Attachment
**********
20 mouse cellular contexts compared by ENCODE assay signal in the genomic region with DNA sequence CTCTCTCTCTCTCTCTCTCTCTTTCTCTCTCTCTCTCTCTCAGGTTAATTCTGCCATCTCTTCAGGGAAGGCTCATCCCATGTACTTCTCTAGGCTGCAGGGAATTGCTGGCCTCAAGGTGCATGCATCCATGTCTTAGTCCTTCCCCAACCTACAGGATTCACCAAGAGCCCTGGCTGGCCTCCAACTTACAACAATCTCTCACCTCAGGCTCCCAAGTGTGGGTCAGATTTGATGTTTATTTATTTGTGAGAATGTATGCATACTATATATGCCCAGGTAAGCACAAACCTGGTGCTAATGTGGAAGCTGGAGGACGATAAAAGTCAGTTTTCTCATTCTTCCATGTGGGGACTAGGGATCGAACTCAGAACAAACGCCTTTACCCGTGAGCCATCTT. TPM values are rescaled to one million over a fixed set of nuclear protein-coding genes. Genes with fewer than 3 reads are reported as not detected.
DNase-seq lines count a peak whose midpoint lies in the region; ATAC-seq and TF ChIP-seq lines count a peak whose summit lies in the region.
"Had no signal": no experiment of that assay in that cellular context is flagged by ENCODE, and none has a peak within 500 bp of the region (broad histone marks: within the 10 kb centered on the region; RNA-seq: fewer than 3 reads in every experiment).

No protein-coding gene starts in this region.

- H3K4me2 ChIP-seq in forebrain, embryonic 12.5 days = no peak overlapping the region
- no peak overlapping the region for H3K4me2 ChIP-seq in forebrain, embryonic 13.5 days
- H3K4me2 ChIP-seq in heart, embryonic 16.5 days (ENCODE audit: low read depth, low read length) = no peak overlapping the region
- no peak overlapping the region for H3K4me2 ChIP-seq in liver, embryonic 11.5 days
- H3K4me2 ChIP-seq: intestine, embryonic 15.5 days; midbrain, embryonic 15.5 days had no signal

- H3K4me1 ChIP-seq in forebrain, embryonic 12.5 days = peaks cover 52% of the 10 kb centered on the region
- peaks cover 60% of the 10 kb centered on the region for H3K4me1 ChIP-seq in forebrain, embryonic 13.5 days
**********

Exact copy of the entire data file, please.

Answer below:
20 mouse cellular contexts compared by ENCODE assay signal in the genomic region with DNA sequence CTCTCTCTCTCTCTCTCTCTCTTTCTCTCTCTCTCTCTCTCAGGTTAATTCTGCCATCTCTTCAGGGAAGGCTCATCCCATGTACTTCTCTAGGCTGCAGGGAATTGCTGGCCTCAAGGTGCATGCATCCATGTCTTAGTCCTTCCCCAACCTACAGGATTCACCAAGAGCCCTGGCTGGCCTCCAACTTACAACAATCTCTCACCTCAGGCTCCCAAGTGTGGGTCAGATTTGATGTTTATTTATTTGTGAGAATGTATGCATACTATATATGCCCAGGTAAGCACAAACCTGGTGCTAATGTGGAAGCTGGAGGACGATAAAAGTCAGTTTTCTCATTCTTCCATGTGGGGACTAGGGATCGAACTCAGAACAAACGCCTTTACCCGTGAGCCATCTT. TPM values are rescaled to one million over a fixed set of nuclear protein-coding genes. Genes with fewer than 3 reads are reported as not detected.
DNase-seq lines count a peak whose midpoint lies in the region; ATAC-seq and TF ChIP-seq lines count a peak whose summit lies in the region.
"Had no signal": no experiment of that assay in that cellular context is flagged by ENCODE, and none has a peak within 500 bp of the region (broad histone marks: within the 10 kb centered on the region; RNA-seq: fewer than 3 reads in every experiment).

No protein-coding gene starts in this region.

- H3K4me2 ChIP-seq in forebrain, embryonic 12.5 days = no peak overlapping the region
- no peak overlapping the region for H3K4me2 ChIP-seq in forebrain, embryonic 13.5 days
- H3K4me2 ChIP-seq in heart, embryonic 16.5 days (ENCODE audit: low read depth, low read length) = no peak overlapping the region
- no peak overlapping the region for H3K4me2 ChIP-seq in liver, embryonic 11.5 days
- H3K4me2 ChIP-seq: intestine, embryonic 15.5 days; midbrain, embryonic 15.5 days had no signal

- H3K4me1 ChIP-seq in forebrain, embryonic 12.5 days = peaks cover 52% of the 10 kb centered on the region
- peaks cover 60% of the 10 kb centered on the region for H3K4me1 ChIP-seq in forebrain, embryonic 13.5 days